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Urban CyclistUrban Cyclist

Urban Cyclist Issue 21

"Get inside the scene - street riding from London to Los Angeles Look sharp in stylish, modern clothing designed for city riding and living Riding skills - how to trackstand, sidehop, deal with traffic and train on a fixed gear bike Group tests - crosstown carvers, stylish urbanites and sport fixed/singlespeed bikes on test Products tested and rated - 20 messenger bags, 16 lights, 6 pairs of gloves and more"

País:
United Kingdom
Idioma:
English
Editor:
Immediate Media Company London Limited
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EN ESTE NÚMERO

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welcome...

“Variety is the spice of life, That gives it all its flavour.” So said William Cowper in his 1785 poem ‘The Task’. Well, the English poet and humanist should also list prophet on his CV, as there are few activities that offer the diversity of cycling in 2017. Take this issue as your exemplar where we mount bikes forged from steel and alu; weave through traffic via a fixed cog or 20 sprockets; and test gear that wouldn’tlookoutofplacein 2001: A Space Odyssey.And it’s not just products that tap into ‘the spice of life’. Take Red Hook racer Juliet Elliott, who we profile on page 52. Elliott’s known by many for powering her fixed-gear around city crits, but how many of you know she once snowboarded professionally, guitared for a rock…

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car-park climb

LOCATION ADELAIDE, AUSTRALIA, 21 JANUARY 2017 LATITUDE: 34°55’43” LONGITUDE: 138°35’55” While Australian pro road racer Richie Porte was winning stage five of the Tour Down Under, the centre of Adelaide drew a similarly enthusiastic crowd for a bike race worlds away from the UCI WorldTour circuit. Porte tamed the notorious Willunga Hill en route to stage and, ultimately, race victory. But 120 riders lined up in the inner city for an even tougher challenge – the unique Car-Park Climb. The raw urban backdrop of a multi-storey car park provided the backdrop for one long party, as crowds of over 1,000 united to the tunes of two DJs and, more importantly, two bars, stocked by Dutch brewing company A Bloc, who’ve just launched in the UK. The convivial atmosphere soon dissipated for the riders, however, the…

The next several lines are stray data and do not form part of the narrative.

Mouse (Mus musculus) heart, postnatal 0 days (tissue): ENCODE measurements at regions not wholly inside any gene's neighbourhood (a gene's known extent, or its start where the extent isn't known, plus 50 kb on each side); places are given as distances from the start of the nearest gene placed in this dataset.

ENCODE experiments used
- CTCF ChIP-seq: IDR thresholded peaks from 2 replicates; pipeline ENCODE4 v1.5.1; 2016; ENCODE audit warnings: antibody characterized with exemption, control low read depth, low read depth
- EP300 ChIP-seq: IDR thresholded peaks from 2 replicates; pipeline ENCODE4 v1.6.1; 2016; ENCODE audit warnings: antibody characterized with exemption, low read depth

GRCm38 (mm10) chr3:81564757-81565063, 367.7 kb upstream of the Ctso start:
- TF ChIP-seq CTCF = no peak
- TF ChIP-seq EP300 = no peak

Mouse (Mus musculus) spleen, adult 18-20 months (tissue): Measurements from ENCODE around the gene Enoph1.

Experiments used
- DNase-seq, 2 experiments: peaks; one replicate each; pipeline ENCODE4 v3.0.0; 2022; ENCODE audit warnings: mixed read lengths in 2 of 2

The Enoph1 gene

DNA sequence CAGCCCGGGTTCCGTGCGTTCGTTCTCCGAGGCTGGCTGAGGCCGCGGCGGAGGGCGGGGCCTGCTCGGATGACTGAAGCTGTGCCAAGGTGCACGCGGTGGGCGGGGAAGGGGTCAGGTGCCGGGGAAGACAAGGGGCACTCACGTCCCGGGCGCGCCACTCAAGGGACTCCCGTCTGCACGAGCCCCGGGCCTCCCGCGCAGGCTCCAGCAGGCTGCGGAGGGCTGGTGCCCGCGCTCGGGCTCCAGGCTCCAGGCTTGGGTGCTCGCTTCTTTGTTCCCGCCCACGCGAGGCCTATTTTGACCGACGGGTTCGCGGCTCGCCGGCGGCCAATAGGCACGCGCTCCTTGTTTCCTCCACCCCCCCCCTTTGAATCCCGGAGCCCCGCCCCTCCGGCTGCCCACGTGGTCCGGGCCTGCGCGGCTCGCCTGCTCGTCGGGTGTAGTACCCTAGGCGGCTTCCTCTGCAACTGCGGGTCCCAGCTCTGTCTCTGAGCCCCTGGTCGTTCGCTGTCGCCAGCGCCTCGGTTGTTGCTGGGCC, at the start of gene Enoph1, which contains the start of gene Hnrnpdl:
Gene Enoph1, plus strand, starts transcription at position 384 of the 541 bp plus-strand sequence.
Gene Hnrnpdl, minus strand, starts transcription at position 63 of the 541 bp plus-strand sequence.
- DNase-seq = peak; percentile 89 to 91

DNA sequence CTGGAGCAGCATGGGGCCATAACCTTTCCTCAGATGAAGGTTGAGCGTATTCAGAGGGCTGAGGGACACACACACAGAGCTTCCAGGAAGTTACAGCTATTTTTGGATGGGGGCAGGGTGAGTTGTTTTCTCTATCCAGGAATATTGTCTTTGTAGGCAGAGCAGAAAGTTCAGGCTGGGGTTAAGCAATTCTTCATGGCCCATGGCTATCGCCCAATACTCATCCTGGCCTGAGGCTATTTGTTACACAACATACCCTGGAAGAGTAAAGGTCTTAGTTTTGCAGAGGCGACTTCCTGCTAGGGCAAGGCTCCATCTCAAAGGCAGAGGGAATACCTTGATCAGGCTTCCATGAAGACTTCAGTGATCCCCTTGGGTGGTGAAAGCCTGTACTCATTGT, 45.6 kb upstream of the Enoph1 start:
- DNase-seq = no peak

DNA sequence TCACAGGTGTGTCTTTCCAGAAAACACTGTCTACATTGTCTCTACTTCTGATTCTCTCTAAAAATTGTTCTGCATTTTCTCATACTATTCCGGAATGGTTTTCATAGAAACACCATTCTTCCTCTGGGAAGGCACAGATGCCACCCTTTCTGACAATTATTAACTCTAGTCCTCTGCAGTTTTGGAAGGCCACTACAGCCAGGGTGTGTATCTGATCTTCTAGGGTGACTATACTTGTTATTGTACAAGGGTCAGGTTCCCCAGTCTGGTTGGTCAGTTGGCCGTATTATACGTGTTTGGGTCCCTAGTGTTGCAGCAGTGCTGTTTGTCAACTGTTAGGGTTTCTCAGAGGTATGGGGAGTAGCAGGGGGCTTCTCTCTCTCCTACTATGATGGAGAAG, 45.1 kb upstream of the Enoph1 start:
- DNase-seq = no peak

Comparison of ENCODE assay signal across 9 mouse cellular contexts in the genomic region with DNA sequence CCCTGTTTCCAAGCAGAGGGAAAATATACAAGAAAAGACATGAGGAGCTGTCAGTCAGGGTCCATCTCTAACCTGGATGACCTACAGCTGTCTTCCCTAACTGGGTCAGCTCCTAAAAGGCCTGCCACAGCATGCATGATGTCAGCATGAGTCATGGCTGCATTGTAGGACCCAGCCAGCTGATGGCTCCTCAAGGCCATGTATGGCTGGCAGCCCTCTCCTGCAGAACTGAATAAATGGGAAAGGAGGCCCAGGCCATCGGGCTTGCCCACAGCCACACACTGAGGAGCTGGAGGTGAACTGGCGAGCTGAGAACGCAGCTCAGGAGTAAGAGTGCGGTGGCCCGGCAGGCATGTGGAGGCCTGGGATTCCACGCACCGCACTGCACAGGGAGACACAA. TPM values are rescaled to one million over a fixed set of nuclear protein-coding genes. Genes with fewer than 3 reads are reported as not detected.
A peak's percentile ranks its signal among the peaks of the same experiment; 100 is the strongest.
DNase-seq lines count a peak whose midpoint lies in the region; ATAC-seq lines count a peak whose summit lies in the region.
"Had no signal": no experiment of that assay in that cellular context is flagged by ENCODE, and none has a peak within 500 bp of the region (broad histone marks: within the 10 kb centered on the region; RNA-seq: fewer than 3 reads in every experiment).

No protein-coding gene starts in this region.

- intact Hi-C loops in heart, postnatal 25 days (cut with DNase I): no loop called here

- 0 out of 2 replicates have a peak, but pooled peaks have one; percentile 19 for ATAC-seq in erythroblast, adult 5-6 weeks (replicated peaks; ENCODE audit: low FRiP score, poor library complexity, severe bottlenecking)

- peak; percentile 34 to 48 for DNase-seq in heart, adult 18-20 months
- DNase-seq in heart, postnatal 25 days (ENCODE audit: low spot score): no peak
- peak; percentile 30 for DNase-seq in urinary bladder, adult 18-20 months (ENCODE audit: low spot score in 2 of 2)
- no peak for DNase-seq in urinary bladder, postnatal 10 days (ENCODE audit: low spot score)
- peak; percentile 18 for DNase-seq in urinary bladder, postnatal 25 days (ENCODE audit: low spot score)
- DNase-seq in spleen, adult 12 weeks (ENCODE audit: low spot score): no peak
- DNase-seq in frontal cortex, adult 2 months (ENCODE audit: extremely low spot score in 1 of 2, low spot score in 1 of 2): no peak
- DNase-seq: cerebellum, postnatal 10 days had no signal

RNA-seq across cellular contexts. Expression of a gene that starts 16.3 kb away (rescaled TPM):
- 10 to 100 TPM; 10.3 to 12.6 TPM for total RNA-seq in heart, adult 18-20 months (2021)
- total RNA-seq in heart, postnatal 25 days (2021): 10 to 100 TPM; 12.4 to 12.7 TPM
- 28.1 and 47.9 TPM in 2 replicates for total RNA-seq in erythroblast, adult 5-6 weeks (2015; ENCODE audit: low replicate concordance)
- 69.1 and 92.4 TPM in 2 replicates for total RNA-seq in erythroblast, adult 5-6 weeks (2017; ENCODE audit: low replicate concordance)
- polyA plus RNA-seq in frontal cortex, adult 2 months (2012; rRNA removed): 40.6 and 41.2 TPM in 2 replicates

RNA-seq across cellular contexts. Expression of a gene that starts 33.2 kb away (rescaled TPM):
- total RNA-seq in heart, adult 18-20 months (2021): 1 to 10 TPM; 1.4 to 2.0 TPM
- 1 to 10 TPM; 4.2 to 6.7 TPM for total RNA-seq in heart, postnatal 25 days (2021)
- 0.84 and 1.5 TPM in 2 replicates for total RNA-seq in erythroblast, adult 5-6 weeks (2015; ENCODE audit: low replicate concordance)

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one for the cycling curious

In 2016, legendary saddle manufacturers Brooks celebrated their 150th anniversary with the Dashing Bikes project, which saw the Smethwick-based outfit invite a select number of partners to create limited-edition bicycles in the theme of copper. Cue collaborations with Brompton, Pegoretti and Pelago. Style and substance echoed loudly, as did the price tag. But ever the democrats, Brooks have now released a 192-page tome to continue the birthday celebrations into their 151st year at more affordable £29.95. As the name suggests, The Brooks Compendium of Cycling Culture depicts Brooks’ unique and idiosyncratic view of the wide-ranging impact that the humble bicycle has had on the world. Though we’re given a brief background to Brooks and their takeover in 2002 by Italian steel behemoths Selle Royal, this is a collection of stories that stretches…

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caren hartley

I’VE BEEN FRAMEBUILDING for around three-and-a-half years. Before that, I worked as a sculptor creating large-scale pieces of art for public display. I also trained as a jeweller and silversmith. I enjoyed the practical side of things but, well, the art world frustrated me. You’d spend a great deal of time talking about your work and justifying it. To me the whole point of art is that it speaks for itself. I BRAINSTORMED WITH FRIENDS what I should do next. I enjoyed problem solving, making things and working with metal. At the time, I was cycling more and more, and became involved with the London Bike Kitchen. It’s a DIY workspace where they teach you how to fix your bike. I then attended the Vulpine summer fair and it was a…

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eyeing up big brother

The rather slick ‘stone green’ frame that rather beautifully decorates these pages is the latest adventure frame from Brother Cycles, a UK online-only brand formed by brothers Will and James Brother in 2010. As is the way with this burgeoning sector of the market, the Big Bro’s been designed with versatility in mind, ensuring it should be equally as comfortable consuming commuter miles as running rough shod over trails. The London-designed, Taiwanese-manufactured double-butted 4130 aluminium frameset is matched to a rigid fork that, while unforgiving, will ensure lightning-fast handling to negotiate the most erratic traffic. That predicted swiftness of handling’s heightened by the geometry and, in particular, that 71° head angle. The payback is often a ride that’s less stable at high speeds so we suggest the Big Bro will be more…

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what are you riding?

IF YOU WOULD LIKE TO SEE YOUR BIKE FEATURED HERE, SEND A HI-RES IMAGE TO JAMESRWITTS@GMAIL.COM Any that don’t make it to print we will share at: www.facebook.com/UrbanCyclistMagazine…

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